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The Social Theory and Practice Major is open to ALL LSA Students.
The RC Social Theory and Practice Major supports students in developing the analytical and practical skills necessary for active engagement in the world and for building careers that promote equality and responsible citizenship. Faculty whose work encompasses sociology, political science, history, anthropology, economics, education, environmental justice, sustainable agriculture, geography, and psychology provide students with multi-disciplinary approaches to current issues in U.S. society and the global environment. Students learn theories, methods, and strategies that enable them to understand and critique social structures and processes and to become effective actors in struggles for justice. They take core courses together, and create individual major plans tailored to their specific interests. Recent STP concentrators have pursued such topics as “Health Policy in the United States,” “Tracking Globalization in Detroit,” “Juvenile Justice in the U.S. and Senegal,” “Urban Youth Empowerment,” “Sustainable Agriculture in Michigan and Cuba,” “Peace, Policy, and Public Health,” and “Community Dialogues.”
The STP Major Advisor advises students about requirements and course options, tracks their progress through the major, and signs release forms.
The student’s faculty mentor is an intellectual guide and companion who shares the student’s academic interests. STP students are linked with an initial faculty mentor during the semester they submit a major proposal (See “c” below), however a student might have multiple faculty mentors over the years.
Learn more about the STP major on the RC Podcast, December 2019 episode:
Before declaring the RC Social Theory and Practice Major (typically at the end of the sophomore or early junior year), students must complete the following prerequisites:
- RCSSCI 260: Understanding Power/Theorizing Knowledge and RCSSCI 290, a one-credit course taken in the same semester that helps them prepare their Individual Major Proposal (see third bullet).
- One other social science “gateway” course at the 200 or low 300 level chosen in consultation with the STP Major Advisor. The aim of the gateway courses is to introduce students to issues and approaches in the social sciences as well as to the ways questions are framed from different disciplinary perspectives.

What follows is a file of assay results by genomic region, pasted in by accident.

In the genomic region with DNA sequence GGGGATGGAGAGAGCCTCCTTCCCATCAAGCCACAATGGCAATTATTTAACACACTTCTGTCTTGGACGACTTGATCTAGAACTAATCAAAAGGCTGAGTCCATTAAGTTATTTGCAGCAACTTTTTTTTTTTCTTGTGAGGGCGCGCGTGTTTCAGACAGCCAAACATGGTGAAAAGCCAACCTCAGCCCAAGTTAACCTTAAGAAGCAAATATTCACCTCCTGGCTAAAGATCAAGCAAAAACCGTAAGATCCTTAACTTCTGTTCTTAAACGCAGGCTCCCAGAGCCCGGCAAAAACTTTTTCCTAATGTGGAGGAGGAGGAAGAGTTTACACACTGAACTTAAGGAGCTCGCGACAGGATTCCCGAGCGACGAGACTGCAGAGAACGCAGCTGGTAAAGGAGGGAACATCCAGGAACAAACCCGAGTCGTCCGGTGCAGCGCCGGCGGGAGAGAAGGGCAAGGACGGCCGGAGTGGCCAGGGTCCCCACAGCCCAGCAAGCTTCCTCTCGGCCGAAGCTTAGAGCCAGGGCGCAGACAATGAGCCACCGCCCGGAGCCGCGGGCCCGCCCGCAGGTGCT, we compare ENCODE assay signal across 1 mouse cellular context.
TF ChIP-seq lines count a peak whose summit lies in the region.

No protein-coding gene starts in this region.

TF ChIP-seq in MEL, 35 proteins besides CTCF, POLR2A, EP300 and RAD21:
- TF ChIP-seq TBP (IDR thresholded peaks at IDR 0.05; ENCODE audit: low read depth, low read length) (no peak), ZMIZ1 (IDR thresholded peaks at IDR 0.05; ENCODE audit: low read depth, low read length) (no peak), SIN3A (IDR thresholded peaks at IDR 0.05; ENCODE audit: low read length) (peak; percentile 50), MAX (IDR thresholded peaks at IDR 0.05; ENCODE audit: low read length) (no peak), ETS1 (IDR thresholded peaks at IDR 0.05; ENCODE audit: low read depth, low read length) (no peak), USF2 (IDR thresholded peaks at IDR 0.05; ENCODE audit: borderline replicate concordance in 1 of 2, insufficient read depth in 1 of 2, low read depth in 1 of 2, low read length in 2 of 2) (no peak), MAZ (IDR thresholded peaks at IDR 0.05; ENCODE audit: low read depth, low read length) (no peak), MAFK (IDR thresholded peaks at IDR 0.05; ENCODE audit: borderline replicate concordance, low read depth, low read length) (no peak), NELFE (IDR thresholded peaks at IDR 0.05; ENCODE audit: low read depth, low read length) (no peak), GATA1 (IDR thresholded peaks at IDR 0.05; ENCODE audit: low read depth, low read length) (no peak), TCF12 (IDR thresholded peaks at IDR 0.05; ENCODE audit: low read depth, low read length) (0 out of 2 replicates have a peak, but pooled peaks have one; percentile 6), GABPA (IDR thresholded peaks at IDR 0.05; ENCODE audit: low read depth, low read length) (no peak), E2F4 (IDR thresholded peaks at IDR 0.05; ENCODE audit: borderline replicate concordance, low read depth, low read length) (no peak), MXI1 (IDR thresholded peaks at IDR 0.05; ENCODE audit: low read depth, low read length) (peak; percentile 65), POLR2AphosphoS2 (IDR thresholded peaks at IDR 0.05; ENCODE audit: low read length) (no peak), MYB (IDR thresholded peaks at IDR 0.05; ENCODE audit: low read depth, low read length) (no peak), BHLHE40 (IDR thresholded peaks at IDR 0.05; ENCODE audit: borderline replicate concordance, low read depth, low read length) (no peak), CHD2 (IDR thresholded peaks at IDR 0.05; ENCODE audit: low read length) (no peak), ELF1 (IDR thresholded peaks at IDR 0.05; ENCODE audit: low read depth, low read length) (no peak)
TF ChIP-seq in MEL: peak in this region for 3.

- An Individual Major Proposal, which outlines the student’s own plan of study and is written in consultation with a faculty mentor assigned by the 290 instructor. The proposal should specify the intellectual rationale for the major, lay out the courses that the student might take, and indicate the kind of senior project the student may complete in the final semester or year. Students may continue to meet informally with their mentors throughout their years in the STP program, or they may choose another faculty mentor as their interests change.
All concentrators must complete the following requirements in addition to the prerequisites:
Two courses provide the institutional framework common to all students:
- RCSSCI 301: The Origins of Social Science Thinking. This course focuses on the early development of political economy, sociology, and psychology in both Europe and the U.S.
- A research methods course that includes a quantitative component, usually STATS 250, SOC 310, or ECON 404.
A minimum of 18 credits (at least six upper-level courses) providing the thematic framework for the major as tentatively outlined in the student’s proposal . These 18 credits include:
- A second social science theory course
- A practicum/community engagement course
RCSSCI 460: Senior Project Seminar. Typically taken by all STP majors during the Fall of the senior year.
Completion of a Senior Project. This requirement, considered the culmination of the major, is usually completed through RCSSI 460 under the supervision of a faculty mentor. Students work closely with their respective faculty mentors, meeting regularly to discuss the projects and their writing. A Senior Project can take many forms:
- One type of senior project stems from an internship or field study in the U.S. or abroad which synthesizes on-going involvement in a “real world” setting with critical and conceptual analysis and personal reflection. Typically, the project is documented in a written report of about 15-25 pages.
- Another type of senior project is a more traditional semester-long thesis that explores themes from the student’s individual plan of study in the STP Major. The thesis is typically 30-50 pages in length, and either is organized around a series of analytical questions or makes an argument for a particular point of view or practical application.